Cooperative Learning Structures that are Great for Sharing Writing

One of the most important parts of the writing process is sharing your writing, but if you are anything like me it is tricky to keep this part of the writing workshop novel. It is way too easy to slowly slide into just sharing with your table partner each day, because I mean, that's sharing right? While sharing with your table partner is certainly better than nothing, here are five ideas for spicing up how your students share their writing. 

 Inside Outside Circle

This is a really fun way to share, and students get excited about it. To make this structure work, divide your students into two equal groups. The first group forms a circle facing outward. The second group forms a circle around them facing inward so that everyone has a partner. Partners then share their writing with one another. Once you are ready to switch you can have either the inside circle, outside circle or both move. I like to do movements such as inside circle move three people to your right, and outside circle move two people to their right. That way students aren't able to predict who their next partner will be.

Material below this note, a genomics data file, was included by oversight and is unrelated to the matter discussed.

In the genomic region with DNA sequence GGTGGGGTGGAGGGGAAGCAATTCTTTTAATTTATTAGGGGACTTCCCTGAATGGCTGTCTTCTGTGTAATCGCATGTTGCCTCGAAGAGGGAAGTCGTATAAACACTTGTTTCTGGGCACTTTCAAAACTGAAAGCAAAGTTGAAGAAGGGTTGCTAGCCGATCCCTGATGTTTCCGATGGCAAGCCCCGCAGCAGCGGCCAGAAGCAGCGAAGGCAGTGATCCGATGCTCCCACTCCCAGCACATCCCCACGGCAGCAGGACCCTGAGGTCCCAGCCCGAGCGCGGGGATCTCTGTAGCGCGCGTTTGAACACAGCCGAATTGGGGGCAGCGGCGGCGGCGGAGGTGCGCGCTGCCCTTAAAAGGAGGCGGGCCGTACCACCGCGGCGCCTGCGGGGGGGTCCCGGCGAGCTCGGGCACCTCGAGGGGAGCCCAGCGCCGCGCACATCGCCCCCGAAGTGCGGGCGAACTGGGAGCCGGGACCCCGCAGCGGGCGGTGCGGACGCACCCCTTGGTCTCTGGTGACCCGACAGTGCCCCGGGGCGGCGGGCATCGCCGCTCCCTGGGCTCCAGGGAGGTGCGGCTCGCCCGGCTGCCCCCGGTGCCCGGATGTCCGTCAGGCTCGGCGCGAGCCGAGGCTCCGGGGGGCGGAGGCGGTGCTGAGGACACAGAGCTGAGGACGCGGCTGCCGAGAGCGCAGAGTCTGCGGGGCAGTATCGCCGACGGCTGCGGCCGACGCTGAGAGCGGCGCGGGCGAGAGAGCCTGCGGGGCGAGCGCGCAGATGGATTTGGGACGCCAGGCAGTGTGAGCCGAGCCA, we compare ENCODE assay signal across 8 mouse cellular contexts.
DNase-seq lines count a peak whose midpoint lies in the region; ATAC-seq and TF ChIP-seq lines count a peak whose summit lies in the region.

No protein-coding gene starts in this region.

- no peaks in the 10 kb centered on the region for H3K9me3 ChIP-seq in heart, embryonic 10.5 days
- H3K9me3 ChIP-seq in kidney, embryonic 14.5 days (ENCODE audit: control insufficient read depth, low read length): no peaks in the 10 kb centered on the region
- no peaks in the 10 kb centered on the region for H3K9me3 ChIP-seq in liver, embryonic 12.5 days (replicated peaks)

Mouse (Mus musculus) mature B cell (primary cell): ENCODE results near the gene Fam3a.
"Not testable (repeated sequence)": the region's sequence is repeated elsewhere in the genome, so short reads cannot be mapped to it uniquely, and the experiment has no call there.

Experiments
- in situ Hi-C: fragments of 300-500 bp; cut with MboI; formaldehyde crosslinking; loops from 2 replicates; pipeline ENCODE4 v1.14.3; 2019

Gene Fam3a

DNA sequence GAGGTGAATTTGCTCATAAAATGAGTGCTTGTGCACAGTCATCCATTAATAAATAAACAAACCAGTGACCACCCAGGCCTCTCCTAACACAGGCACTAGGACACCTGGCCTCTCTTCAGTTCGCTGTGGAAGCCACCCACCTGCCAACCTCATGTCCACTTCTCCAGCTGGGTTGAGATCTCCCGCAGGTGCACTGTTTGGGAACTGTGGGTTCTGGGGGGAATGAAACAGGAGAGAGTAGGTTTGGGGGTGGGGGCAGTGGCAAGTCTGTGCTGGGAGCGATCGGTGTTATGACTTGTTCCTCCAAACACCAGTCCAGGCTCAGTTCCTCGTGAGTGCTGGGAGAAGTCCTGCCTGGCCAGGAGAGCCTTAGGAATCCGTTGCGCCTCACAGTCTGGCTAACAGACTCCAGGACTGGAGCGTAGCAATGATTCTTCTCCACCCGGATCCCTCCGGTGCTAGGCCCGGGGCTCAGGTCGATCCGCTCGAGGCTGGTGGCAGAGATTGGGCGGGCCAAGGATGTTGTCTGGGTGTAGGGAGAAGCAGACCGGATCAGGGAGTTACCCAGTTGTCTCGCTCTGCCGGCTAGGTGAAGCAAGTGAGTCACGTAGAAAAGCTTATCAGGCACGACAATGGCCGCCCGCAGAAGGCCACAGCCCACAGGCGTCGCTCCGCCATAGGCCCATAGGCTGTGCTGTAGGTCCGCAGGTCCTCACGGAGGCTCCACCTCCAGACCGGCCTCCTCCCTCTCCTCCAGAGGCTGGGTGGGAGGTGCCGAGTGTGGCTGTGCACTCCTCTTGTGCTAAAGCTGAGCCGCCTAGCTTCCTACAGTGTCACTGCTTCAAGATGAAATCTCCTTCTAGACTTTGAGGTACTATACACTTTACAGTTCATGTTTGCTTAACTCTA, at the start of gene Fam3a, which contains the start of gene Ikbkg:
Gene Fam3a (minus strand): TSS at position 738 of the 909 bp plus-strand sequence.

Stand Up Hand Up Pair Up

This is a great structure to use if your students' writing varies in length, because instead of everyone having to switch partners at the same time, they can move to the next person as soon as they are ready. To do this structure students do exactly as it says; stand up, raise their hands in the air, and find a partner. After students partner up they each read their writing, give a compliment, and repeat the process to find a new partner. We usually continue this process for about five minutes, and students are able to meet with multiple partners. 

Round Robin

This is another quick structure that allows students to hear multiple pieces of writing, but only share once. In table groups, students take turns standing up and reading their writing. Once each person read everyone else at the table gives a compliment or asks a question. Sometimes I would give each student a sticky note to write the compliments and questions on, just to mix things up. 

Quiz Quiz Trade

Quiz Quiz Trade is one of my all time favorite structures, and this is a little spin on that. Students stand up hand up pair up and trade papers to read. This way, the author is hearing their writing being read by someone else and allows them to listen objectively. Once both papers are read they switch papers back so that they have their own, and find their next partner to repeat the process. 

Gallery Walk

This is a great strategy is you have a bit longer to spend on sharing writing. Instead of students reading their own writing they simply leave it on their desk for others to read. I prefer to have my students flow naturally from piece to piece, but if your class needs a bit more structure you could format it just like a scoot game with a particular order.

For more great ways to integrate cooperative learning into writing check out this book (affiliate link) Cooperative Learning for Writing.

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